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For many years, the Internal Revenue Service (IRS) has required charities organized under section 501(c)(3) of the tax code to report their top executives’ salaries on Form 990 when filing tax returns. This information has been made available to the public as a kind of quid pro quo for the favorable tax treatment received by the organizations. The main purpose of reporting the salaries is to provide taxpayers the opportunity to hold charities accountable for abusing their tax-exempt status by overpaying their executives. Over 1.6 million tax-exempt organizations file Form 990 every year and not all are organized under section 501(c)(3).
Business leagues, defined by Internal Revenue Code section 501(c)(6) as “associations of persons having some common business interest, the purpose of which is to promote such common interest and not to engage in a regular business of a kind ordinarily carried on for profit” also use Form 990. This classification includes professional football leagues like the National Football League (NFL) which earns its revenue from dues paid by its 32 member teams.
Until recently, business leagues were not required to report the salaries of executives, although, the NFL has made information about the commissioner’s salary–nearly $10 million–available to the public for several years. For the 2008 tax year, the IRS redesigned Form 990 and expanded the salary disclosure requirements to encompass business leagues. Business leagues must now report and publicly disclose some employees’ salaries, particularly, all corporate officers, directors, trustees, and key employees that make over $150,000. This broadening of publicly available compensation information by the IRS has sparked an outcry from the NFL and other business leagues who believe the new reporting requirements constitute an invasion of privacy.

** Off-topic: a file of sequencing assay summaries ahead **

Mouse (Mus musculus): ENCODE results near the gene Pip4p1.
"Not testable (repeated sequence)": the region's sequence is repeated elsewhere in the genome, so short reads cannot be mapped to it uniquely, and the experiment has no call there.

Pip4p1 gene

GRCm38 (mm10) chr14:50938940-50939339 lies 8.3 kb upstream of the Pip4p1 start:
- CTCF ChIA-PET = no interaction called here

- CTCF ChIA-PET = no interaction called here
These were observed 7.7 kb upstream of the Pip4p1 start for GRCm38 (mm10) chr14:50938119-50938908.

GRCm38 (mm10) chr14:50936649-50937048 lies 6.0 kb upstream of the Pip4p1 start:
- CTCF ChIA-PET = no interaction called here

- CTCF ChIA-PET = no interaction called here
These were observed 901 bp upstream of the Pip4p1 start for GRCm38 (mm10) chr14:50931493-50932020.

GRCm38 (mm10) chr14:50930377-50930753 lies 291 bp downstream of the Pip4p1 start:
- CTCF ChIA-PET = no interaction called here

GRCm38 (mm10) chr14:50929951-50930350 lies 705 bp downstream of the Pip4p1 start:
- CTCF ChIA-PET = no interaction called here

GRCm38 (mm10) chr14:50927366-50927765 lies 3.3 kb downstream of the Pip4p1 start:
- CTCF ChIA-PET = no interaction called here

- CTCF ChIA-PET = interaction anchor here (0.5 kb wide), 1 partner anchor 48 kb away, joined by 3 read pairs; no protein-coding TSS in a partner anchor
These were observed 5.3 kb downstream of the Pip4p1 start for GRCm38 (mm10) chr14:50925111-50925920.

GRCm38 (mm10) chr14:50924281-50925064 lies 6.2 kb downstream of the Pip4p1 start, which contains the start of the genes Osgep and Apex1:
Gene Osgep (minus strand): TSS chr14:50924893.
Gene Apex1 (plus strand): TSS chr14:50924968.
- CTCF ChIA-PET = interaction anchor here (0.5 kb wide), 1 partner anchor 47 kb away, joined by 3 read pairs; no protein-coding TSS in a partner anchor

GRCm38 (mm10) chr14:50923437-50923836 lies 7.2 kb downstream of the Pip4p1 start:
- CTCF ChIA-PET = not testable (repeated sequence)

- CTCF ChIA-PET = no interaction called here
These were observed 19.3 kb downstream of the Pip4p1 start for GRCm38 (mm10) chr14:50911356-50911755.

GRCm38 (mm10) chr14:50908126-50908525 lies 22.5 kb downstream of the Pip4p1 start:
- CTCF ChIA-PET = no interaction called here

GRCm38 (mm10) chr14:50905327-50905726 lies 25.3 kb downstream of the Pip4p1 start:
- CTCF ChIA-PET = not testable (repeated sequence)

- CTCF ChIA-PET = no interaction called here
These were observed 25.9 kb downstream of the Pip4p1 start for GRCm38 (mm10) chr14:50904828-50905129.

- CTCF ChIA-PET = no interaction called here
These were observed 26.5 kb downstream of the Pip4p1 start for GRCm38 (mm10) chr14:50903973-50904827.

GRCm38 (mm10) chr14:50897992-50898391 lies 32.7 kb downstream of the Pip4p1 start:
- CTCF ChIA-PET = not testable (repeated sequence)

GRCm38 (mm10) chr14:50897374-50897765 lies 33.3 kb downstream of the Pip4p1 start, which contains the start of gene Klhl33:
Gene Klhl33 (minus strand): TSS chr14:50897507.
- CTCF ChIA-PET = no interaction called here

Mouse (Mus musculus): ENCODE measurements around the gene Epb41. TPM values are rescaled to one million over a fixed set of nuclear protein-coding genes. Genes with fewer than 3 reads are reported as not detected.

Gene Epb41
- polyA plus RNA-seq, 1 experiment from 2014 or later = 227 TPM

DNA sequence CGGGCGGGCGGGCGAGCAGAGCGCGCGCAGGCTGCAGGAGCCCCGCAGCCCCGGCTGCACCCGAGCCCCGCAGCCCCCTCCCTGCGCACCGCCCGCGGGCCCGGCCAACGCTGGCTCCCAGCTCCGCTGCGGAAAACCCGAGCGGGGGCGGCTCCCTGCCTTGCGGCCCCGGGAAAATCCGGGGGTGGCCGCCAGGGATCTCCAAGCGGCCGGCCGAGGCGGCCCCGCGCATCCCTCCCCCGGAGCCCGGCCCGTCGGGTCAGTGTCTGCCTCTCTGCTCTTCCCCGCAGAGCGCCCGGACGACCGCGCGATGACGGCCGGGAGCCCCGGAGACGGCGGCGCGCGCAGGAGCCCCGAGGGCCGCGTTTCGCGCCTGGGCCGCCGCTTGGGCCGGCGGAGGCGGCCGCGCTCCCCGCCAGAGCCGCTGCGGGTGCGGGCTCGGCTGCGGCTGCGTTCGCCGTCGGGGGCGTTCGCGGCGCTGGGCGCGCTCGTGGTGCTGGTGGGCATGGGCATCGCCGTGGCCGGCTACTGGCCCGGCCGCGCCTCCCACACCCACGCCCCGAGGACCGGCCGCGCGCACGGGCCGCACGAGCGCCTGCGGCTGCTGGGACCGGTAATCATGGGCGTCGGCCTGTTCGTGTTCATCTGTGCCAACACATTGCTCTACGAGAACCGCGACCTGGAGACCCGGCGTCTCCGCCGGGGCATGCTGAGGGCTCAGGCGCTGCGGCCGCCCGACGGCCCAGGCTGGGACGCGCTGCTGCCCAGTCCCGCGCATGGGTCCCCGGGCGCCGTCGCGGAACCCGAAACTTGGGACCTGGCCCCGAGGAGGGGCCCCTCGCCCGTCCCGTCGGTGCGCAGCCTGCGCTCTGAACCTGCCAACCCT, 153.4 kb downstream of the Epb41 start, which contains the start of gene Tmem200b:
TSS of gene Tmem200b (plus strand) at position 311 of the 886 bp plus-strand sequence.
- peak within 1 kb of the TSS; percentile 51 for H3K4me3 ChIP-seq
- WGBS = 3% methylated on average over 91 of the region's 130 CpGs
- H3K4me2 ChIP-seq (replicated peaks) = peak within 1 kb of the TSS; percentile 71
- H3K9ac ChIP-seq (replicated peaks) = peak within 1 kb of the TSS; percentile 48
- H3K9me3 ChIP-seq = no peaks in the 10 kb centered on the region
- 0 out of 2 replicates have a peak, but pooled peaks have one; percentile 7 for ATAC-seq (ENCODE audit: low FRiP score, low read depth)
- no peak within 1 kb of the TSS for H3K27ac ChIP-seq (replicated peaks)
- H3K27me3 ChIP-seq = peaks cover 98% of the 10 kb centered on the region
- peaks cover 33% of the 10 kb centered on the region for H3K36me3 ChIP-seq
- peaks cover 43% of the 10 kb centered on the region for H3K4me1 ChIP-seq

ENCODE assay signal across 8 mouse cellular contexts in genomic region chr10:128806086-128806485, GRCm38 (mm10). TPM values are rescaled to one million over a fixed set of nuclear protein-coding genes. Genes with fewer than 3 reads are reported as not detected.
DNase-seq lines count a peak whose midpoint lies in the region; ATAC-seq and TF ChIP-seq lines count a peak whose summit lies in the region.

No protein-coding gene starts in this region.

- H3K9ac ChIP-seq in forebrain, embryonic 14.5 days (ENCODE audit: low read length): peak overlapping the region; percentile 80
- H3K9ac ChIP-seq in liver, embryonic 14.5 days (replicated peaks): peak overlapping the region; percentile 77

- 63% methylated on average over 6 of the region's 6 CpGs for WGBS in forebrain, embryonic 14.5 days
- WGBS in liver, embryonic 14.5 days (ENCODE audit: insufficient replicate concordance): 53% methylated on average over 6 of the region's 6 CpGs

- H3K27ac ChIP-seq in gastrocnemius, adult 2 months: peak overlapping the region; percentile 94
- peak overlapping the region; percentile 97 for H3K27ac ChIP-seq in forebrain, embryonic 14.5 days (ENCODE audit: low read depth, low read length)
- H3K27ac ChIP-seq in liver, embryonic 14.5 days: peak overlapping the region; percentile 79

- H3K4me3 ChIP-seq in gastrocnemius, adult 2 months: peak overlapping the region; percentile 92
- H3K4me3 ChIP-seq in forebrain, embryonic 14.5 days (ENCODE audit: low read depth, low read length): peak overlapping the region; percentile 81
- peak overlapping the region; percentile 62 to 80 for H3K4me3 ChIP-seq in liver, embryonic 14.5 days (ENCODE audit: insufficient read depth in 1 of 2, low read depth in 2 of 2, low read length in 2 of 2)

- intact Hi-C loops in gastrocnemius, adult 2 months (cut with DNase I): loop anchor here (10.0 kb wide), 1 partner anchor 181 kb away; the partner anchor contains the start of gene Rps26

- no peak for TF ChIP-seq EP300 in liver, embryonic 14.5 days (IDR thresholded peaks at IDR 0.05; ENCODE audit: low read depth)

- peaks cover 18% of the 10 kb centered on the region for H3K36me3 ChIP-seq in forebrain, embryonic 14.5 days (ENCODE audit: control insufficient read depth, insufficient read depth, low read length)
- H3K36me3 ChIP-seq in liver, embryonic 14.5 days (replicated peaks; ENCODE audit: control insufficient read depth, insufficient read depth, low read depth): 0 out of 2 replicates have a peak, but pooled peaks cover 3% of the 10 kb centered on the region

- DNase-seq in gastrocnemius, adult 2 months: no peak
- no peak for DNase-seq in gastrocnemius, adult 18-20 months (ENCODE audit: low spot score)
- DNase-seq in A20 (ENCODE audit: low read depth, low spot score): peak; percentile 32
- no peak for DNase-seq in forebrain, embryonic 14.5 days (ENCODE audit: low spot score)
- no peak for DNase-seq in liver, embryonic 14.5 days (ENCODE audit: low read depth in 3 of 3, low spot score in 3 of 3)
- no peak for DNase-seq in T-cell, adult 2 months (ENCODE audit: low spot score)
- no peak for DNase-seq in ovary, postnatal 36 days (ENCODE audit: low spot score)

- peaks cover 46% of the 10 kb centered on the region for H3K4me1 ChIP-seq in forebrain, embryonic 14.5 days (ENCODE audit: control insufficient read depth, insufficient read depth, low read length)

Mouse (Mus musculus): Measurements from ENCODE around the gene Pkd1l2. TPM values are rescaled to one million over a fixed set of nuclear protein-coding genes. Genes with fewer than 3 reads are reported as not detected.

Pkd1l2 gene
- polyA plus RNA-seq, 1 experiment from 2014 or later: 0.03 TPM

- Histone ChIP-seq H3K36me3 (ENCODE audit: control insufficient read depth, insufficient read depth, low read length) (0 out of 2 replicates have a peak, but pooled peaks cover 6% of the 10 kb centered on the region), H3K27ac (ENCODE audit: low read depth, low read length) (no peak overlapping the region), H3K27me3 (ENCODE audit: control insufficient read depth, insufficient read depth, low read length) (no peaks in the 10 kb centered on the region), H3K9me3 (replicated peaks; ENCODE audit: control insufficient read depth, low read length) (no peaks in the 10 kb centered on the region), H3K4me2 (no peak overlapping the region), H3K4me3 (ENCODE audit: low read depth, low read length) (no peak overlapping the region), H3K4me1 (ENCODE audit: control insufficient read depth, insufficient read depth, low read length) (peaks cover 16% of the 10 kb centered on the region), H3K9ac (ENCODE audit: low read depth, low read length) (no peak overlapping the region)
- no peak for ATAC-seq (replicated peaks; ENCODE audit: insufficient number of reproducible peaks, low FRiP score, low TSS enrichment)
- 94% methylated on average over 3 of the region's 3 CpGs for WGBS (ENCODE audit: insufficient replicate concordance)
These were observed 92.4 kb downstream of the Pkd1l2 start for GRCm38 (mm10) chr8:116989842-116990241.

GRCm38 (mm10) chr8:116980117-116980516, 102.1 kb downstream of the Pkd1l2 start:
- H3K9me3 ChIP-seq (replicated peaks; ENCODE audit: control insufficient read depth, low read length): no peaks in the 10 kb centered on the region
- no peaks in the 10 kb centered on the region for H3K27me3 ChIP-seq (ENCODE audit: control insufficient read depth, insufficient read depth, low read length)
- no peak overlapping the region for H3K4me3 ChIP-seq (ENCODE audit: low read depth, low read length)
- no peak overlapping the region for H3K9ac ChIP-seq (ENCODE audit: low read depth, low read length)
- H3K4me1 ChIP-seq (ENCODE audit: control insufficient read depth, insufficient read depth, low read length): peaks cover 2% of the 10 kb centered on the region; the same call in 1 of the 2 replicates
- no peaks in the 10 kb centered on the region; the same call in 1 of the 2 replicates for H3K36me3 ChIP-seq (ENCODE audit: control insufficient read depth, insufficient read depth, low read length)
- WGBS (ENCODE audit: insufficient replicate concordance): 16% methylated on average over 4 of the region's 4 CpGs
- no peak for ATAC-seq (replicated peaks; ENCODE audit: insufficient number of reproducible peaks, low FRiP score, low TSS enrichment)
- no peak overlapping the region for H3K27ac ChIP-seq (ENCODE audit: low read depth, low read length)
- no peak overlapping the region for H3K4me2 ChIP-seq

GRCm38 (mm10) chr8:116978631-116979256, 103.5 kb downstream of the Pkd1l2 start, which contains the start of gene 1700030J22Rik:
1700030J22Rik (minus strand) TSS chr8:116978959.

The IRS reasons that these changes will improve overall compliance and increase the transparency of organizations that enjoy the privilege and benefit of exemption from federal income tax. Insofar as the changes relate to business leagues, the IRS will create a further safeguard against private inurement which could occur, for example, if the NFL were to tender its net earnings to a member team as direct financial assistance.
The greatest benefit the NFL receives from its tax-exempt status is an ability to finance the construction or renovation of member teams’ stadiums by issuing bonds with more favorable interest rates and time horizons than it could if it had to pay federal income taxes. Because the NFL is the only major sports league that claims the exemption, it is also the only league that will have to disclose compensation information to the public.
The NFL is requesting that the IRS make an exception for business leagues that would excuse them from reporting this information at all or, alternatively, at least redact compensation information from the material disclosed to the public. However, given that other professional sports leagues have found ways to structure their organizations to avoid publicly disclosing executives’ salaries, as long as the NFL wishes to maintain its favorable tax status, it seems the IRS will require it to abide by all tax-exempt organization regulations including those that mandate salary disclosure.
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